Is that really what’s wanted?

Of course, putting on my “Systems Dynamics” hat, I can see that the more consultants do it that way, the less organizations really improve on the long-term, and the more need will be felt for more Lean consulting.

I am not saying that consultants want the situation to be that way. I’m just saying that doing more of the same Lean teaching method will just produce more of the same long-term failed results.

Doing more of the same and expecting different results is the definition of insanity according to Einstein

What’s your best #book about #strategy deployment / #hoshin #kanri in #Lean?

March 18th, 2014 Posted in Lean Tags: , , , , ,

The topic says it all. I’ve read (but someone lost it 😉 Pascal Dennis’ “Getting the Right Things Done” and loved it at the time. But before I order the book again, I wondered if there wouldn’t be others worth considering (given that I still remember most of it)?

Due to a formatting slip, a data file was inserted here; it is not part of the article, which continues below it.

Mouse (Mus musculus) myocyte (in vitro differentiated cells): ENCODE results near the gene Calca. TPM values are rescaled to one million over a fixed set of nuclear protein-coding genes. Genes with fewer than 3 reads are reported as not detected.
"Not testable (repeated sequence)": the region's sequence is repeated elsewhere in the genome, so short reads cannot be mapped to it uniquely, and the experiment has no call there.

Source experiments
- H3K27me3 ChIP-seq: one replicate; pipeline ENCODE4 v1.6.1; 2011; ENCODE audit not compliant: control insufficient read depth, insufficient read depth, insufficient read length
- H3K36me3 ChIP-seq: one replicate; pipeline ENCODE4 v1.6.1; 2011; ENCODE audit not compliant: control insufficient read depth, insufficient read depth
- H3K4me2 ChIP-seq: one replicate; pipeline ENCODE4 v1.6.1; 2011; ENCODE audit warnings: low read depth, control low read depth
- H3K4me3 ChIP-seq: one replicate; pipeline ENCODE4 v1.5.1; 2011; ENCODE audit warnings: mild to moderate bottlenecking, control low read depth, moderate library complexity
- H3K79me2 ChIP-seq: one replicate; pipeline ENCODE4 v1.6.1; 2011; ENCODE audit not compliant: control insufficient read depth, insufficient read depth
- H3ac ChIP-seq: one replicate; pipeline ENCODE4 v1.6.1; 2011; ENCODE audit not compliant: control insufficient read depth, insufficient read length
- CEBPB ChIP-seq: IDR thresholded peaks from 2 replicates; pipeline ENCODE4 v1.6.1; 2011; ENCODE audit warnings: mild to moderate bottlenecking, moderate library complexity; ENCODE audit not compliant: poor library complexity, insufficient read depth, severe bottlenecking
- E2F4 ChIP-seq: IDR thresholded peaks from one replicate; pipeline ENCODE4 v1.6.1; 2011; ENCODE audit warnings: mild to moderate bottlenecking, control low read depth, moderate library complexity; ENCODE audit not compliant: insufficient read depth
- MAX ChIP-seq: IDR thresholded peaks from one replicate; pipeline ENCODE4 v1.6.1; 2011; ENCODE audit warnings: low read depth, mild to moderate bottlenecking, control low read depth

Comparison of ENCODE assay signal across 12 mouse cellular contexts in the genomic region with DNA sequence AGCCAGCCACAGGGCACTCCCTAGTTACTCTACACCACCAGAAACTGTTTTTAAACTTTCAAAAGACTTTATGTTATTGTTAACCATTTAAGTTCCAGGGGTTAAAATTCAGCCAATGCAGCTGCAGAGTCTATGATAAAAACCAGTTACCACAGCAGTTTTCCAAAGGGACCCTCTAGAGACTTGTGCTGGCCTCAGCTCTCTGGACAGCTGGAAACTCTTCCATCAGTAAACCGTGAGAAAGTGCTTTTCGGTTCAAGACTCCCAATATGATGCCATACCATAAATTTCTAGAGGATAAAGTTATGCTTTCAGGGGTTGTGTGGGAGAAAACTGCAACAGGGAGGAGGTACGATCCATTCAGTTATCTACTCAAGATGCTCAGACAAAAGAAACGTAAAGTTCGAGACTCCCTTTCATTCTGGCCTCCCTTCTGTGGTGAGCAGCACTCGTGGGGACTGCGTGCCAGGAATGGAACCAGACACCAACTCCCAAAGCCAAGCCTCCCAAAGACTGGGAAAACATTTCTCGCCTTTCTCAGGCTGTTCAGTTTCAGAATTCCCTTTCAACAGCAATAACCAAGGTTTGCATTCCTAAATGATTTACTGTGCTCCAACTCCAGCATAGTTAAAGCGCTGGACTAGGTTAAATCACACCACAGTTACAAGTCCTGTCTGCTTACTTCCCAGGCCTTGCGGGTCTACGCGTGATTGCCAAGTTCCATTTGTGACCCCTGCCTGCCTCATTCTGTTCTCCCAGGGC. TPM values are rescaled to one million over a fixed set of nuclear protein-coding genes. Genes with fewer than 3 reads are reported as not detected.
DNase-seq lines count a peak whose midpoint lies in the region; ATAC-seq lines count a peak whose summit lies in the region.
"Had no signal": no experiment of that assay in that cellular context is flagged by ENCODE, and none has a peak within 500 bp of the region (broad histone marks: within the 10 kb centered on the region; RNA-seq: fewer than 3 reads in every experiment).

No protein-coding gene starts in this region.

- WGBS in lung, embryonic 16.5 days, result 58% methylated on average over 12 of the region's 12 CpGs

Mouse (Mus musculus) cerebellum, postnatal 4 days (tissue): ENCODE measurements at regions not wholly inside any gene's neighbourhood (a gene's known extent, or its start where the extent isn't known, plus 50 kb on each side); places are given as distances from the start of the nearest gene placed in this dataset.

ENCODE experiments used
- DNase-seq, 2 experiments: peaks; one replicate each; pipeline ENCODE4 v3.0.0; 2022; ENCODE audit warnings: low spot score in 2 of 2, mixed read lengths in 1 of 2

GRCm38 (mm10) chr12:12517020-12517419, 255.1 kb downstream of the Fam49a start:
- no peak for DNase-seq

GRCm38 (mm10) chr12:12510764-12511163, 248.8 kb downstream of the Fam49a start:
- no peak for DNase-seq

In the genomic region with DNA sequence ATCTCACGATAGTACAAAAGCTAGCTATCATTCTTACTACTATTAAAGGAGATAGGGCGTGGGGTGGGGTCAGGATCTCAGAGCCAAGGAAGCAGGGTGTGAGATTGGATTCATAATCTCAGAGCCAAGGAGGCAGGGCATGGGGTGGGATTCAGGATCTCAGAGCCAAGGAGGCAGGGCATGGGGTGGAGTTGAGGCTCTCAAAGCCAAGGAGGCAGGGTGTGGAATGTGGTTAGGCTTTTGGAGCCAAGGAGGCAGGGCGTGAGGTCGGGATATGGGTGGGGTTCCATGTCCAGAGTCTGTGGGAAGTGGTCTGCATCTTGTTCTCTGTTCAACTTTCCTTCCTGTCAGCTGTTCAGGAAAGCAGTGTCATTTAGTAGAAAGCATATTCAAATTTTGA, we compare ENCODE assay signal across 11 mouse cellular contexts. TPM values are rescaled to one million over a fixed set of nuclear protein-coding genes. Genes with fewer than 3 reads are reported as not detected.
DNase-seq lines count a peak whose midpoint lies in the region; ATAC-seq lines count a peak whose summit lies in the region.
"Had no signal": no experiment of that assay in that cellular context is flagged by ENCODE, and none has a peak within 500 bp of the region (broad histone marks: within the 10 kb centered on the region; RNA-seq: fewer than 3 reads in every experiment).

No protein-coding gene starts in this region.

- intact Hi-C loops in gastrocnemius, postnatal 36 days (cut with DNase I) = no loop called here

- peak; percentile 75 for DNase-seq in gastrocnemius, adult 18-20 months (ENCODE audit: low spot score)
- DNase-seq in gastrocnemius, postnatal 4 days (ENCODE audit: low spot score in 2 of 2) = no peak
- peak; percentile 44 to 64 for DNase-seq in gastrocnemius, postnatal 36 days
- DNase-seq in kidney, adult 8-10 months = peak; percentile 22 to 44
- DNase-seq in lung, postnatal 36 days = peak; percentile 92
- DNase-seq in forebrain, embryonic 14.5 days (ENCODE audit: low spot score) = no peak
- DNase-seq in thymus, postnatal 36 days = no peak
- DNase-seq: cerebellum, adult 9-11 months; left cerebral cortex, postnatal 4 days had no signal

I did have a quick look a few years ago in “Hoshin Kanri for the Lean Enterprise” by Thomas L. Jackson, but it seemed a bit complicated at the time. But I will welcome any opposing arguments!

Please provide hints in comments below (or through Twitter at @nicolasstampf). Thank you very much!

 

Glass in half – A #strength-based #Lean perspective compared to other mental models…

March 11th, 2014 Posted in Lean, Strength Tags: , , ,

Someone just posted this on LinkedIn and I thought I might add my own vision of it (I don’t have the original from LeanPost):

half glass

 

 

 

This cartoon lacks a fourth picture, that of the strength-based Lean thinker (besides, does someone around here remember that Lean is indeed a business model [that is, to create value!], and not a cost-cutting program?!)

Woohoo, we already know how to fill half of the glass, and guess what, we still have room to have twice of it. We can do more!